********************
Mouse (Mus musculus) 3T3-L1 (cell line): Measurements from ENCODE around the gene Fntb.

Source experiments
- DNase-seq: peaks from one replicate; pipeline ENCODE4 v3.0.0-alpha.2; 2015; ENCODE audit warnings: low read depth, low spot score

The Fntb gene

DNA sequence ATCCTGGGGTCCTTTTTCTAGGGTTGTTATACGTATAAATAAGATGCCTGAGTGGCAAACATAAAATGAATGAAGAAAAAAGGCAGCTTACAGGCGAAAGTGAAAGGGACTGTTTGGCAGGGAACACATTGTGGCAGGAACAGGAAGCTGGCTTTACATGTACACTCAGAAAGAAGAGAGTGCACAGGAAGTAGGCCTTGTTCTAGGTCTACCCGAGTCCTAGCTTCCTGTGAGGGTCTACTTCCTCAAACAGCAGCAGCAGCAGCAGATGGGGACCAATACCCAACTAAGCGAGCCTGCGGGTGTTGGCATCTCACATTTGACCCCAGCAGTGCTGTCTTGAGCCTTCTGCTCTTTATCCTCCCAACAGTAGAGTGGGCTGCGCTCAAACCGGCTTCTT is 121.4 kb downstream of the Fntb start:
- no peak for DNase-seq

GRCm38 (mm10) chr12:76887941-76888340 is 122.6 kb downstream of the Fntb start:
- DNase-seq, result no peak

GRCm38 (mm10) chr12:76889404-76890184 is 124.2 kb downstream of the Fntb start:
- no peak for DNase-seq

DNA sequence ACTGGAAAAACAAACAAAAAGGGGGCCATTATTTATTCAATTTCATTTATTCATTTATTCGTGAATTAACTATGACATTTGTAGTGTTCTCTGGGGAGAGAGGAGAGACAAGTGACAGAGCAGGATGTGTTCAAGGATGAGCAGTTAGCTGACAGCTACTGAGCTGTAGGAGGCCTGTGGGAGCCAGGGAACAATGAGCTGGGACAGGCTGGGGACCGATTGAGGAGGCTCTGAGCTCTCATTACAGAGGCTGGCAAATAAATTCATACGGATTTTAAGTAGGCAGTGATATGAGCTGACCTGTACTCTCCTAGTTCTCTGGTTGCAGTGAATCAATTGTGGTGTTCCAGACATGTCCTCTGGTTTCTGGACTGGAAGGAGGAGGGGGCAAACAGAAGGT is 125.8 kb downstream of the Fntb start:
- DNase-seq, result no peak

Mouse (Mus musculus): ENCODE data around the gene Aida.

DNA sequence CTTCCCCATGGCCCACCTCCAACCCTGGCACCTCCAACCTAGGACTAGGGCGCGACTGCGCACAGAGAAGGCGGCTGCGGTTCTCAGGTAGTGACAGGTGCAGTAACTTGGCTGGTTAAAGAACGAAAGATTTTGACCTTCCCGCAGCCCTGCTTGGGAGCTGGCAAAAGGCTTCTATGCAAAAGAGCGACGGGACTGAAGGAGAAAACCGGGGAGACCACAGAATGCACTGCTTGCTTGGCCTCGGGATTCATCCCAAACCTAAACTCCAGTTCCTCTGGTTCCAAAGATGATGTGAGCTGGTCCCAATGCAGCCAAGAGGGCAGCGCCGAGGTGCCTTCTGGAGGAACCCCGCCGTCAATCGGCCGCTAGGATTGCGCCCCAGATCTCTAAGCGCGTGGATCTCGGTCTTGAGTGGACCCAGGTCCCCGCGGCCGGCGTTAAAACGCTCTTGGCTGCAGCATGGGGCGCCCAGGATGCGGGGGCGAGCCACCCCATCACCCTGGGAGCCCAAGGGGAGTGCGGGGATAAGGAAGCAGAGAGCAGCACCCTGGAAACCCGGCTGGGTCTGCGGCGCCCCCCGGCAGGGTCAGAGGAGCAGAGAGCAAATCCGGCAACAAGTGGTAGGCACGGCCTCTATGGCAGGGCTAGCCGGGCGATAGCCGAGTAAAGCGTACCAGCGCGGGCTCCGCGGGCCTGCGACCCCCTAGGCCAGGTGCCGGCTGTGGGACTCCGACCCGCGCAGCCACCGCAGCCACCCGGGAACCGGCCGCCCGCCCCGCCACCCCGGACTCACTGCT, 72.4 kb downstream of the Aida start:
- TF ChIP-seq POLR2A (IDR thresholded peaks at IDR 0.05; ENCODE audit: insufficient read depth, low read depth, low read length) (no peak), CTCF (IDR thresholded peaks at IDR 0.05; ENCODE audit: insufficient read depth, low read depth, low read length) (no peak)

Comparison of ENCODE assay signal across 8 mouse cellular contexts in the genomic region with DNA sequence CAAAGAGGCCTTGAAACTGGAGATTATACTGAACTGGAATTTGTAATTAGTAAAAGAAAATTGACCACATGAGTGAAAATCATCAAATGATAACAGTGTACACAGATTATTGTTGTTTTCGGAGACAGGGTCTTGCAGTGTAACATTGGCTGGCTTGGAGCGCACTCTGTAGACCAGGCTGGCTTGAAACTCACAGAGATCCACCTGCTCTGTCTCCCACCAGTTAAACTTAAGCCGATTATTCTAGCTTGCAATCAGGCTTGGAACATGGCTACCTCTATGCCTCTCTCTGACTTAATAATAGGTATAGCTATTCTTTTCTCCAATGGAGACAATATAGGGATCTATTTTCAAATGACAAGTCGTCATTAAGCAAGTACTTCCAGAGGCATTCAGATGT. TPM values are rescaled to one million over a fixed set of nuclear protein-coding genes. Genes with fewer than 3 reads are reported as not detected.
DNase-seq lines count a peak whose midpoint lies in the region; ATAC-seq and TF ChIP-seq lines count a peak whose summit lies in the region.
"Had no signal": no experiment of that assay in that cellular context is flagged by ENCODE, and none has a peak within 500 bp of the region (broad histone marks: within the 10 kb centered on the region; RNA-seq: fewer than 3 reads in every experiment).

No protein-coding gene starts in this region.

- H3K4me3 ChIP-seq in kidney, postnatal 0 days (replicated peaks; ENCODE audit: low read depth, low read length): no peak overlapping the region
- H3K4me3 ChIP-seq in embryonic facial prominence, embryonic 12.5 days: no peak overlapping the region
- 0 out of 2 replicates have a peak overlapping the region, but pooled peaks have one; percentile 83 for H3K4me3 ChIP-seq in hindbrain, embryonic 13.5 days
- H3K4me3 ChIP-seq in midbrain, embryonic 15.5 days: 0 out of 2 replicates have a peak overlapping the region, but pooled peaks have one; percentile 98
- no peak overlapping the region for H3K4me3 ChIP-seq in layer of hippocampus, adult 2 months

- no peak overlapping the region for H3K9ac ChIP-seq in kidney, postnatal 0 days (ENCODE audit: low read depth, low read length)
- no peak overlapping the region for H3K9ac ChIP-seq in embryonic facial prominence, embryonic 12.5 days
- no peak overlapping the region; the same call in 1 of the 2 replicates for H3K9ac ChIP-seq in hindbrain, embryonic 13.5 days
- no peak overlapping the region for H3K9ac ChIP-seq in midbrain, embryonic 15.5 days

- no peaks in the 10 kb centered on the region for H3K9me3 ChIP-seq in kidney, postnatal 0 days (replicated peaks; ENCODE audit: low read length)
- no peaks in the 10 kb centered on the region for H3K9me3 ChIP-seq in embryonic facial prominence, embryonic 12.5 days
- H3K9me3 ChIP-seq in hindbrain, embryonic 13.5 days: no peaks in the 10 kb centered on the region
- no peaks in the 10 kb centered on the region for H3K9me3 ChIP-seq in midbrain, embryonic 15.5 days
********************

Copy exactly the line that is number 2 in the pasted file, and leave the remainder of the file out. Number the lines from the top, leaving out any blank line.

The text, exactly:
Source experiments